The Young Descendants
Despite having wide discretionary powers, historical judgment suggests that Cornwallis’ child has not turned out to be a Frankenstein.
Of late, for all the concern about the health of governance in India, only little and intermittent attention has been given to decoding a vital clue for the shape of things to come. A look at young pivots of governance who will administer the country for the next thirty to forty years or more (with post retirement assignments), must be significant to any such understanding.
So, how are your young Babus- (gender bias? female equivalent = Babunis?) and who are they? Where do they come from? What worldview do they have and are they equipped to address the governance agenda of our times? Do ‘development’ and ‘welfare’ fit in the world of young Babudom? Experts on Indian administration need not feel threatened – I’m offering no ‘study’. I intend only to ramble through some observations.
Importance. Cannot be overstated
When you are talking about governance in India you cant leave the Indian bureaucrat out of any frame in the picture? He or she is all pervasive (the omnipresent), appears to be the know all (omniscient), and not much moves without his wish (omnipotent). Seems Godlike? Well, he is part of a service which during British rule was called the heaven born service. He is, to use an improvised cliché from civil servant cum novelist Upmanyu Chatterji’s Mammaries Of the Welfare State, “the gird of the steel frame” of the country. He is an Indian Administrative Service (IAS) officer.
He can be a hero for the people, and suddenly the punching bag for all public ills. But for all practical purposes of functioning, he can pompously claim, “I am the State”. Even more eloquent is what I recently found scribbled on the walls of a hostel room in Delhi University. A student preparing for the IAS recruitment examination had expanded IAS to – I Am Supreme. Why? Sample this:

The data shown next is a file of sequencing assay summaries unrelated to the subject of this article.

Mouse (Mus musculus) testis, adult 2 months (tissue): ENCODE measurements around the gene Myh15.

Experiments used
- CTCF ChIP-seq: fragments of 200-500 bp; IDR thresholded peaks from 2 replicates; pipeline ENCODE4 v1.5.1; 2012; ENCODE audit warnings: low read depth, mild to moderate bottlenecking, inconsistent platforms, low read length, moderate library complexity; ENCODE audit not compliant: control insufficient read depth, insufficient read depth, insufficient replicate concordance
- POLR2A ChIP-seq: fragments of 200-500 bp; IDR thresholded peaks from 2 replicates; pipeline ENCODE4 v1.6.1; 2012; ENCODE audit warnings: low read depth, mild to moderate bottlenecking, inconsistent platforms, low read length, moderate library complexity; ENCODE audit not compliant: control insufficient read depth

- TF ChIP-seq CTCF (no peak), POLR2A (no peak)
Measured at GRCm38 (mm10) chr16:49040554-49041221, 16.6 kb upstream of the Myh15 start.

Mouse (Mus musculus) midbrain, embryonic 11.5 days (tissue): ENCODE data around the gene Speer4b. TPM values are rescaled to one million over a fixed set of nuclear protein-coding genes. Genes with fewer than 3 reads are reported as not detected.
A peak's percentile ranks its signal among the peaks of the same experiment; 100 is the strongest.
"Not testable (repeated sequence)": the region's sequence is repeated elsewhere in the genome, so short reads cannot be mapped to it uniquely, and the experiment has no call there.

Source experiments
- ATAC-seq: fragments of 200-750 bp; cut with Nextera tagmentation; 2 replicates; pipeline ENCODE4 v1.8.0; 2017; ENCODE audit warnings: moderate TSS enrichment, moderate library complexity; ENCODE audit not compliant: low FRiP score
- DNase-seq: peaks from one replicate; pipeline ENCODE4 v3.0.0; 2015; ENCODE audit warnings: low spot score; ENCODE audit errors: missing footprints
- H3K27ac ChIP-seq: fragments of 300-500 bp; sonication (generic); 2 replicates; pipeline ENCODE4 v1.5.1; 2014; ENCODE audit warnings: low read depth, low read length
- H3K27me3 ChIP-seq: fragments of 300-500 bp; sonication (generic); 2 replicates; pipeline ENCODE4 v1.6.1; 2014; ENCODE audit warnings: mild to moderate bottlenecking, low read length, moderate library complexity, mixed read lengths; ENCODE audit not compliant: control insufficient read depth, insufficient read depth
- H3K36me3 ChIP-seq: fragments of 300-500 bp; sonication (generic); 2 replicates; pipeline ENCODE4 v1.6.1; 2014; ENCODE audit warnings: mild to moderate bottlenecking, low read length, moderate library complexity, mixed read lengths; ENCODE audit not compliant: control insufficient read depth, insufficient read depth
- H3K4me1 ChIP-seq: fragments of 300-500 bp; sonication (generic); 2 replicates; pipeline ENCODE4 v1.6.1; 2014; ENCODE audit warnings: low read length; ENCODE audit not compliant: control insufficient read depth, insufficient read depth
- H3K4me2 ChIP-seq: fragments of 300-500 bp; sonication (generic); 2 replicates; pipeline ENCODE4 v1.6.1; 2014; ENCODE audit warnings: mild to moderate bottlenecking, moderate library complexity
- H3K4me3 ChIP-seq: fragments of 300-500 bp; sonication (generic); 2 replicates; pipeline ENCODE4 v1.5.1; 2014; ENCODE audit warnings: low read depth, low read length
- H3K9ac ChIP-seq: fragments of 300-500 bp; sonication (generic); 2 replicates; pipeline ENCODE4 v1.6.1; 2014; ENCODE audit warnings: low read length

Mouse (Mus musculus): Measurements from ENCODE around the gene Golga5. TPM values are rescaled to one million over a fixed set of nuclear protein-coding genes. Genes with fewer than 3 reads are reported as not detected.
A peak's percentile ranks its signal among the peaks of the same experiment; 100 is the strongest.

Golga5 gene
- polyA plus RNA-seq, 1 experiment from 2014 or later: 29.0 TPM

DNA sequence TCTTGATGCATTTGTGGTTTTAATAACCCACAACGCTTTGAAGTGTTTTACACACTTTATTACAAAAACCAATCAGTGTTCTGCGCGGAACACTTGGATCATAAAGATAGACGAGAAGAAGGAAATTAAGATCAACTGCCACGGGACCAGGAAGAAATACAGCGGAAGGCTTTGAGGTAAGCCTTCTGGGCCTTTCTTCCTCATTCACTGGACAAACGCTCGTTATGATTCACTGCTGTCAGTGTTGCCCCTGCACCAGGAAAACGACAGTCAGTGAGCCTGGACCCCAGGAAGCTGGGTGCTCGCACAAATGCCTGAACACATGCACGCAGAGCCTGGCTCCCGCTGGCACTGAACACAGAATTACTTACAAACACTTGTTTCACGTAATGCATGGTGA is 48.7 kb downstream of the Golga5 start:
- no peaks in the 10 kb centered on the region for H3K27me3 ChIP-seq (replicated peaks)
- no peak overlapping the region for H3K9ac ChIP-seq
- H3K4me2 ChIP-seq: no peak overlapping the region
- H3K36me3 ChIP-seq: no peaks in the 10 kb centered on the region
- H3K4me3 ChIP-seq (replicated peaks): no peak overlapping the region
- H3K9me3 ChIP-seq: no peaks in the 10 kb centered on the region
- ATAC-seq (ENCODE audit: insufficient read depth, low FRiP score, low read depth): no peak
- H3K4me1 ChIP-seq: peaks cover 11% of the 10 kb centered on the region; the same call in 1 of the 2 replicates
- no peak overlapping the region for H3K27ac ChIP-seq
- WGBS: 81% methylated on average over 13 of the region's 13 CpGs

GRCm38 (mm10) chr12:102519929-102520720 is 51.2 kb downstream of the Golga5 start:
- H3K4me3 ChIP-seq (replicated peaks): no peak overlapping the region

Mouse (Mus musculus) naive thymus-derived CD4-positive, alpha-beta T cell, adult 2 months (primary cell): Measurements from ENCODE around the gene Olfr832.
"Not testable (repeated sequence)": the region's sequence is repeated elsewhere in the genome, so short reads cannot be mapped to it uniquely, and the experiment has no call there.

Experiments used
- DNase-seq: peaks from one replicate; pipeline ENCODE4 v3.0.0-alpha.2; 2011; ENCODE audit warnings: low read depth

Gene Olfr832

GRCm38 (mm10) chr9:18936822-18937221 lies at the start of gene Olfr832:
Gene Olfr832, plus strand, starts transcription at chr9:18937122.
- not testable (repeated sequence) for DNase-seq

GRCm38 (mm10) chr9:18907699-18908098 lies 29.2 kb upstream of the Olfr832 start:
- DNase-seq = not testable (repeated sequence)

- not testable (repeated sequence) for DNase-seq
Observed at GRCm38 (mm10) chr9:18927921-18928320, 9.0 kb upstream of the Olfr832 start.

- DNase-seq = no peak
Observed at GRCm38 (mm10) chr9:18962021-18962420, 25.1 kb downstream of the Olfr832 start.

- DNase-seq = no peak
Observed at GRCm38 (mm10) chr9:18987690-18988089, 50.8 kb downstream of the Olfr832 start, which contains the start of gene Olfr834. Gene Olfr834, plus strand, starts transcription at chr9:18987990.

In 2001, the historic city of Allahabad, carrying the mythological halo of being the sangam of three holy rivers, was witness to a different kind of sangam. A massive confluence of human beings, the occasion: Mahakumbh (January 9 to February 21, 2001). The population of the city swelled to about seven crores during the period of kumbh. The scale was unprecedented. International media was simply stunned and BBC called it the “greatest show on earth”.
The ultimate responsibility for managing the whole show was on the young shoulders of a twenty something Indian Administrative Service (IAS) officer. As the administrator of the district, he was also supervising numerous development and welfare programmes of the central and state governments. Also the general administration of the district, which includes agriculture, water, electricity, health, roads, transport, land revenues, law and order etc. That is what being a young IAS officer means in India.